The “way it has always been” is gone for good. It’s time to consider the reality: The world is changed now, and likely will be different once we shake off the effects of the pandemic. But, as we discussed in our last blog, now is not the time to slash and burn headcount without a smart, and reasoned, approach to moving forward.
In my experience as a chief marketer, I have often observed a tendency for organizations to suffer by relying too much on the past – to be locked into a modus operandi of doing business simply because it’s the “the way it has been” for years. So, how can we restore momentum and position our company to be more dynamic in its approach to changing market forces?
Let’s start with an example from a company I worked with. This B2B concern had an entire sales organization dedicated to subscription selling. The only problem is that they weren’t actually selling. Let me explain: The company had operated for years as a subscription business for individual users in professional services. Over time, the company was pressured to build enterprise-wide licenses, and to migrate highly profitable end users to these lower-margin enterprise solutions for larger client organizations while retaining direct end-user clients only from smaller organizations.
In making these product changes, the company did not take a step back and overhaul its full channel strategy to align with the new market needs and product set. It took significant effort to first convince executives and the sales team of the wisdom of realigning the model — assigning lower value account responsibility to marketing and then shifting sales to focus on higher-value enterprise sales.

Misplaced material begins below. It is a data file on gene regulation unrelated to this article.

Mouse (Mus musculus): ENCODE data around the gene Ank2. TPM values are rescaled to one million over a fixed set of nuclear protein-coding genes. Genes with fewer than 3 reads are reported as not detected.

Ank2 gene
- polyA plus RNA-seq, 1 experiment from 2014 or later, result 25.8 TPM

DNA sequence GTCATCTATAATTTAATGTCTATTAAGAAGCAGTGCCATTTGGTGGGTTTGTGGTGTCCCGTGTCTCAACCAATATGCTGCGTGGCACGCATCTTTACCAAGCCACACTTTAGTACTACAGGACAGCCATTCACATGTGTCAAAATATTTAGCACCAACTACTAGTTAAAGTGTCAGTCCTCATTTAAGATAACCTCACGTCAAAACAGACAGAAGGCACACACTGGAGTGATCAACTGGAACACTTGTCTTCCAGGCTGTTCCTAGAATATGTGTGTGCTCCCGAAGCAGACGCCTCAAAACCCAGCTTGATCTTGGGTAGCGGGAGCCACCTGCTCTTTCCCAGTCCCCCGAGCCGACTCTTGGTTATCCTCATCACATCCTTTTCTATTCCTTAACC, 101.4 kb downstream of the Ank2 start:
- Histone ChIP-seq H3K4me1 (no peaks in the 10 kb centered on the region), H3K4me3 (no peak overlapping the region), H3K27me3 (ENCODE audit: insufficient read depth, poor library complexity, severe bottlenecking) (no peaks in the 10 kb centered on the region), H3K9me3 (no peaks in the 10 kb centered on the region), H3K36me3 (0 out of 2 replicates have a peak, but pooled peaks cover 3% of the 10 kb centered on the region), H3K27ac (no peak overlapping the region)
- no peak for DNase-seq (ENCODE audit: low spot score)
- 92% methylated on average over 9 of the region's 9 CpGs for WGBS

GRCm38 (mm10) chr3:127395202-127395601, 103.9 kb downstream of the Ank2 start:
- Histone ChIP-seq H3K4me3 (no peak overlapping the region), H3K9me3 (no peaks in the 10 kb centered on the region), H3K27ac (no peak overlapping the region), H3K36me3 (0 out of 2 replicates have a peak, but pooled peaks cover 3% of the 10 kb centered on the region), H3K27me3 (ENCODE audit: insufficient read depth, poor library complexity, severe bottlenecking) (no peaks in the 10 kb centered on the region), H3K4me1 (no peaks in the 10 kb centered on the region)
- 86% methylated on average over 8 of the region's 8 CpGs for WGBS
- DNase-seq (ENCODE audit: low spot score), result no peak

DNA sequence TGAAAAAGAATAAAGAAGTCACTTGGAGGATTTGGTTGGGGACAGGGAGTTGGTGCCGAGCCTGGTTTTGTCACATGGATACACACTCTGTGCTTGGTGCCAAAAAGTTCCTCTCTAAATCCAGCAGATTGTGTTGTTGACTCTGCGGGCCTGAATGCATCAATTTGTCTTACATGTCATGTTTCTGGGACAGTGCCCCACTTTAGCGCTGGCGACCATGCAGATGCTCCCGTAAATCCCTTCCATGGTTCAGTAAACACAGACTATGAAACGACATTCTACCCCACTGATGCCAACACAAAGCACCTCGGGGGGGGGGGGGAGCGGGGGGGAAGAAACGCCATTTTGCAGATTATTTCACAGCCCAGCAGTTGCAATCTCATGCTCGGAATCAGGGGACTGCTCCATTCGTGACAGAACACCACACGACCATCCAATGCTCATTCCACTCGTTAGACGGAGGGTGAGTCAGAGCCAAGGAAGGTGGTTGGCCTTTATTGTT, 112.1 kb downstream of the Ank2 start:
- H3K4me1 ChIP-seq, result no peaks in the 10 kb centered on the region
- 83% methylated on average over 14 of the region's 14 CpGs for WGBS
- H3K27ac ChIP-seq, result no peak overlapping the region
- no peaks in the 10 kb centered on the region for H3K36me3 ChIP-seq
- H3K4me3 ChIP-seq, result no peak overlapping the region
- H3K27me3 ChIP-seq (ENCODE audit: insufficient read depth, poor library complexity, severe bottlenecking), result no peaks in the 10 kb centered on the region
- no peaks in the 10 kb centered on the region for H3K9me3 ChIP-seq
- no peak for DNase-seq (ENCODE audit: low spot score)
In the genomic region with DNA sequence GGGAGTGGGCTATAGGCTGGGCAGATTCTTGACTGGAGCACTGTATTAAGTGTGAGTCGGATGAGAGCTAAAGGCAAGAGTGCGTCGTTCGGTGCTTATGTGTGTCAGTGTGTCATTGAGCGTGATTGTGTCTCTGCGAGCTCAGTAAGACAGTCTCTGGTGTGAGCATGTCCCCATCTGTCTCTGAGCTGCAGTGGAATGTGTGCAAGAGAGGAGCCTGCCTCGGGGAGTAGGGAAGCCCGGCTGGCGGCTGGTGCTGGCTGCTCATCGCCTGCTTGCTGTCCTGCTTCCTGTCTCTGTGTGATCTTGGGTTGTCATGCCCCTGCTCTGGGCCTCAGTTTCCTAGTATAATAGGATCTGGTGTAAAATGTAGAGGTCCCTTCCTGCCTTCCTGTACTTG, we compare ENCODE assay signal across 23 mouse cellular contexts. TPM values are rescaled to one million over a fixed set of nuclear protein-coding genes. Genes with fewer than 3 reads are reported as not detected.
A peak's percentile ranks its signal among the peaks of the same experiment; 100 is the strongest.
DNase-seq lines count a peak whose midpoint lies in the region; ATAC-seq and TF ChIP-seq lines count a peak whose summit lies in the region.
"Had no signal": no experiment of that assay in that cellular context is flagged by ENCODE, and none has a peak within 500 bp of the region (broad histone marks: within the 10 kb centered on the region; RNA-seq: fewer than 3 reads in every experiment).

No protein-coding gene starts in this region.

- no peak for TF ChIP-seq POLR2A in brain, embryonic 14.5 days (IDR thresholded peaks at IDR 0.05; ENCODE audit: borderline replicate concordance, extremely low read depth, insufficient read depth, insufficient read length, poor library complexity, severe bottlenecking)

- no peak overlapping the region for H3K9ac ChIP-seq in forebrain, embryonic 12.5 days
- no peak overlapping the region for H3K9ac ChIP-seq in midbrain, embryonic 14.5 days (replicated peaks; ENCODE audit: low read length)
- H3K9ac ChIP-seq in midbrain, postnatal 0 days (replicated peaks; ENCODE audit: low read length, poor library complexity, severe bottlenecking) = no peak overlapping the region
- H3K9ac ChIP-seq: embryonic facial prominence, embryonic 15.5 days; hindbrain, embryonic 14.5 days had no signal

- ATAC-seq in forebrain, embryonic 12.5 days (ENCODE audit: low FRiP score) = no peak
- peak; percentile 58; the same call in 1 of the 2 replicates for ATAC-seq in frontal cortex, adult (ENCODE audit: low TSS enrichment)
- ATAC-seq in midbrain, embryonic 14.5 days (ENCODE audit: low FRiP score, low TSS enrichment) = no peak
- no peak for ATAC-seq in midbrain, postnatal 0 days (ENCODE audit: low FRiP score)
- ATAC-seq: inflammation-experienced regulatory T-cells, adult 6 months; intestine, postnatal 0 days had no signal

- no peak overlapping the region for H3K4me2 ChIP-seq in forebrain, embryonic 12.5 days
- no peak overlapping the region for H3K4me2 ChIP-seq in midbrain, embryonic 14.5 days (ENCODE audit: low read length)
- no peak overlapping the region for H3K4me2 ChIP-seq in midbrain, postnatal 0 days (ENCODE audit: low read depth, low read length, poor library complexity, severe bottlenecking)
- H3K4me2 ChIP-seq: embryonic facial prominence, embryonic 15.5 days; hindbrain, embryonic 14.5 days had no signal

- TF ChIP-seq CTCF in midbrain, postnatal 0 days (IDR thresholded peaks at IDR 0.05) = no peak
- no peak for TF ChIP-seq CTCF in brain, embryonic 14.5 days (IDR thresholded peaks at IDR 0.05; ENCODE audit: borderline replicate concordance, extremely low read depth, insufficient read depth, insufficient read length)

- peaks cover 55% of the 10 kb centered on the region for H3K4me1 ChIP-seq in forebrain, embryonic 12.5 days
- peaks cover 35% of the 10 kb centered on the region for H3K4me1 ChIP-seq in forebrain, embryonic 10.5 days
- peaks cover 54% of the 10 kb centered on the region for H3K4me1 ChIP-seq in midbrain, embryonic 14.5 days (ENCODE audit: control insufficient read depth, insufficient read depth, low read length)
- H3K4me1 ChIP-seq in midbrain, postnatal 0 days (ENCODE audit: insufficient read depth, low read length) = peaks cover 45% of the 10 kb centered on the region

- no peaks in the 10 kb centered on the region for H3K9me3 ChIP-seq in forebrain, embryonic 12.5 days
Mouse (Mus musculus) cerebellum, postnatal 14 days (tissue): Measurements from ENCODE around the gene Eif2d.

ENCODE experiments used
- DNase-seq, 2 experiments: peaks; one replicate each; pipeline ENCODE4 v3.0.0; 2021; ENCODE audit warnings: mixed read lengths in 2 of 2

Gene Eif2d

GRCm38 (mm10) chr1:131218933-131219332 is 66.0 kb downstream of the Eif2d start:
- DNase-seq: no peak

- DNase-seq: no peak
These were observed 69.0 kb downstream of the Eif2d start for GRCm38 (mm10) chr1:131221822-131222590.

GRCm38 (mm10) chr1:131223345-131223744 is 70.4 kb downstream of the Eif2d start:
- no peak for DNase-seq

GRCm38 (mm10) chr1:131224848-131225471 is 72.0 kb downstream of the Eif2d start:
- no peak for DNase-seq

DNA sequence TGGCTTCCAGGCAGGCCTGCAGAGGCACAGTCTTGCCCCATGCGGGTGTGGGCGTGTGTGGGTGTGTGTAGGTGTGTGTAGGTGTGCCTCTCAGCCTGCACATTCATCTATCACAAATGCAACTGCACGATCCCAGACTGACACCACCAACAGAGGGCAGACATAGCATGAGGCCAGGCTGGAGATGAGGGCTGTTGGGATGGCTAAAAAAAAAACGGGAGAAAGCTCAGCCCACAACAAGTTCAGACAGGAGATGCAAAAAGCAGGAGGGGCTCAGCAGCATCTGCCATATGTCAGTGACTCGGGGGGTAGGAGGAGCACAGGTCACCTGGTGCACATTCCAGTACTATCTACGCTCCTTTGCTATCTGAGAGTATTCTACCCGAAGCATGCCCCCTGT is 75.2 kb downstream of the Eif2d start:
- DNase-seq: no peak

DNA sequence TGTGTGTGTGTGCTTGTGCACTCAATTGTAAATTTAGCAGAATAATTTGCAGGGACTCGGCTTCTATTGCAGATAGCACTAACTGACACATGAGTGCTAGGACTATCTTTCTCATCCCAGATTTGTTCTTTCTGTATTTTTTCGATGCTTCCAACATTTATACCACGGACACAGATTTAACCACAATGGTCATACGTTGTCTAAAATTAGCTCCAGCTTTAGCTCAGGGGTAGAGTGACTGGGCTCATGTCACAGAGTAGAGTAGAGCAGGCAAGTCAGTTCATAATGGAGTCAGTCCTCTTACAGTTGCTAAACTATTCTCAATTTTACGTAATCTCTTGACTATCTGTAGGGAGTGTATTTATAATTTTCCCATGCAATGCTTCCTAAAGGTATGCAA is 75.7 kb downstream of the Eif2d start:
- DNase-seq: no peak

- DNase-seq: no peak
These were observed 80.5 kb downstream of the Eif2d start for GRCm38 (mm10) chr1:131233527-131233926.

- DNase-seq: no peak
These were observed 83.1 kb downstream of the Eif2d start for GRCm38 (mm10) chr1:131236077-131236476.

When asked why it was so difficult to make the change, I heard two very telling explanations. First, the executives pointed out a problem with the quality of the sales organization — in particular, a belief that most of the current sales personnel would not be successful at the enterprise level. Second, they expressed fear about impacting commissions for the current sales organization --— which they previously admitted wasn’t the right long-term organization for enterprise selling in the first place! After much debate, the change was made, marketing took accountability for the low-value revenue stream, and sales restructured to focus on higher-value clients while adjusting the profile of the sales team accordingly.
In another example, the sales organization was rejecting marketing leads as unqualified. Upon analysis, it became clear that the leads were really not leads at all – they were just people who had taken a small online step in the sales process. A qualification step was needed before sales could be deployed effectively against the leads. A decision was made to bring an appointment-setting function onboard, managed by marketing. The outcome was a 148 percent increase in ROI on the investment. Adding the appointment-setting function to marketing allowed the sales team to focus on converting qualified leads.
Every situation has unique nuances. Your best approach is to state what you need from the combined investment in sales and marketing, and then to hold the heads of both functions accountable for a plan they can both support. It will require this type of nimble partnership between sales and marketing to outlast the challenges of the pandemic, outrun the competition out of the post-pandemic gate, and reclaim and grow appropriate market share.
In our next blog, we will look at a quantifiable way to implement a lead generation plan that both sales and marketing executives can own.